There may have been a clue to this adaptation in the Inhumans mid-1960s four-colour introduction. Then, two prominent Inhumans, Medusa and Gorgon found their way in the pages of Fantastic Four in early 1965. Of course, that premier family of the House of Ideas has struggled to make it on the big screen, under Fox’s watch, over two instalments. Following the two heralds, the Inhumans properly appeared in the 45th issue of the Four’s comic in December 1965. But just as they’ve popped up in many off-screen chats since the emergence of the MCU powerhouse, the seeds for this impossibly close-to home new race, was actually sewn two decades before. It was in the pages of Captain America Comics #1 (March 1941), a story penned and drawn by Jack Kirby, that the city of Attilan was first mentioned – populated by a nearby race that had advanced its civilisation while humans floundered in the Stone Age.

Come 1964, was the inkling of a mysterious new super villain named Madame Medusa apparently aided a group of the Fantastic Four’s foes. By 1965, the hoofed powerhouse named Gorgon came into opposition with the Four as he pursued that mysterious Medusa. But the fear not  True Believers! Soon both were revealed to be members of the Royal elite of Attilan, and the wonderfully punctuated tales, Those Who Would Destroy Us! and Beware the Hidden Land! had the Fantastics unite with these freshly revealed Royal Inhumans. Gorgon and Medusa, Queen to the recently dethroned King Black Bolt, working to seize back control from the despotic, and wonderfully named Maximus the Mad – none other than the king’s brother. The readership, along with young Johnny Storm were most taken by Medusa’s sister, Crystal and her gigantic teleporting dog Lockjaw.

Alien interference

So was another example of the great staple of a lost or unknown civilisation unlocked through the adventures Marvel’s premier family, under Stan Lee’s pen. But it was in the pages of Thor #146 to #152, over the winter of 1967 to 1968, that the Inhumans’ origins was revealed. Tying directly into key Marvel-mythos, the moon-dwellers were the result of experiments by the alien Kree, abandoned when a prophecy foresaw the experiments’ role in the destruction of the Kree Empire. The Inhumans evaded death, but in leaving Earth to hide on its satellite, forced an acceleration beyond their human cousins that any reasonable comic book character would anticipate as leading to an inevitable confrontation.

What’s most intriguing is that this society long separated from humans developed strictly imposed societal constraints, quite at odds with those fast-emerging on the less advanced Earth by the time the two cultures came into contact with each other.

Their society is predominantly dictated by power, with the ruling Royal family sitting atop a city where citizens are assigned a specific place, based on their abilities. The meritocratic caste-system is unbreakable: Once assigned, an Inhuman cannot change their place, standing, nor mix with any other species to any great degree. Except, of course for members of the Royal family as Crystal proved by marrying the mutant Quicksilver.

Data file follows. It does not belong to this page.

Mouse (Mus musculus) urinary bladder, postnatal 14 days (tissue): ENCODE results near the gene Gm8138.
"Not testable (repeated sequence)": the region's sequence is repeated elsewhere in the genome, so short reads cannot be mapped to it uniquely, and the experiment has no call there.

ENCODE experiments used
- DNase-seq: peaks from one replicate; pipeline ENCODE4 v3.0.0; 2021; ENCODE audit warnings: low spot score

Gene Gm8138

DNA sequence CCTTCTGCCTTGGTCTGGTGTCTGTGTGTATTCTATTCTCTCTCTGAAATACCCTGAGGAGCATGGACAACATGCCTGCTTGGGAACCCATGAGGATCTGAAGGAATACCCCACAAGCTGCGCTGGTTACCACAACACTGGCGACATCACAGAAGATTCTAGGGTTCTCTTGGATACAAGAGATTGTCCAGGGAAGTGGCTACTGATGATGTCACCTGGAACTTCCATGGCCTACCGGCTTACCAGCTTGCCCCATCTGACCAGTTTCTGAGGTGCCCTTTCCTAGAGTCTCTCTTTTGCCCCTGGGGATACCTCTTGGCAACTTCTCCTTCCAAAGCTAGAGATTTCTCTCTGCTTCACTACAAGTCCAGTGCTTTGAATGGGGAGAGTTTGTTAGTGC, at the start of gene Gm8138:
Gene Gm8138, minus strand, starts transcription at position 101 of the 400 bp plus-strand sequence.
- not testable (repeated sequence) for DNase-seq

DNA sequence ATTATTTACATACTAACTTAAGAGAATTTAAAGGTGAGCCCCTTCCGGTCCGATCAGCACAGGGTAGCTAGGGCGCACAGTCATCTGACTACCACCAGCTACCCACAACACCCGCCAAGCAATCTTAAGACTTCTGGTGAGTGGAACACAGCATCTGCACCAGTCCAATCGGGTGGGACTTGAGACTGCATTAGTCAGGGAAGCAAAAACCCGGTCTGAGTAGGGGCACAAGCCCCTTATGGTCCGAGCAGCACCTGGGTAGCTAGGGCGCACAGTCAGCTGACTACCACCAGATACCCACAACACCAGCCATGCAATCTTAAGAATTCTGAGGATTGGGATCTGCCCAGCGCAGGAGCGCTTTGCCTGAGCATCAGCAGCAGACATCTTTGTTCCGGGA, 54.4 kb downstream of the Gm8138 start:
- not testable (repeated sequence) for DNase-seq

From monarchy to revolution

Elevated by Kree science, Inhumans are well named.

Since their emergence, the Inhumans have had a chequered publication history of cancellation and major arcs. Frequently embroiled in the fate of the Fantastic Four, their soap opera led to a short-lived series of their own in the 1970s, before they went missing in action for much of the 1980s. Later decades saw them back in vogue, with the introduction of many more Inhumans and the complication of NuHumans – an off-shoot among others not helped by things like Terrigan bombs and secondary terrigenesis – and taking point on major maxi-arcs.

Elevated by Kree science, Inhumans are well named. Through exposure to Terrigen Mist Inhuman powers are revealed, select physical, mental or other abilities beyond humans. Depending on your perspective, the process was transformative or unlocked the inner Inhuman that was always there. But most important of all, the Inhumans are downright comic book crazy. They are literally out of this world, their difference exacerbated by the close proximity to humans.

A race apart

The outlandishness that the Inhumans tapped into would precede Kirby’s quest

A genetically enhanced race, rather than the generation X evolution of Earth, when we met these moon-dwellers, the only family association equivocal with Xavier’s school or the X-Men themselves was the ruling elite. It’s a reversal, but one that kept the Inhumans, in spite of their outlandishness, in Marvel’s second tier. In laying the earliest hints of their existence, the legendary Jack Kirby helped shape the Inhumans journey on the page – even though their initial storyline was quickly wrapped up to make way for Kirby’s soon to be seminal Galactus storyline. The outlandishness that the Inhumans tapped into would precede Kirby’s quest to promote the truly, jaw-droppingly, seminally bonkers – from Marvel’s Eternals in the early 1970s to DC’s Fourth World later in that decade.

Leap forward five decades from their advent and the Inhumans arrive on screen at a crucial time. Ahead of the release of back-to-back Avengers films, as Marvel Studio’s switch to a three film per annum release schedule, the MCU’s continued ascendance on the big screen is matched by profligacy on the small screen. Cancellations are to be excepted – poor old Peggy Carter – but their first real misstep came with the fifth Marvel Netflix series Iron Fist. It was all the more apparent as  And there’s a larger concern. The film expansion of the DC Expanded Universe, as ever Marvel’s direct rival, has at its heart the wealth of Kirby’s Fourth World barminess. Those adaptations will face many of the gaping holes that Inhumans does and…  Manages to fall into.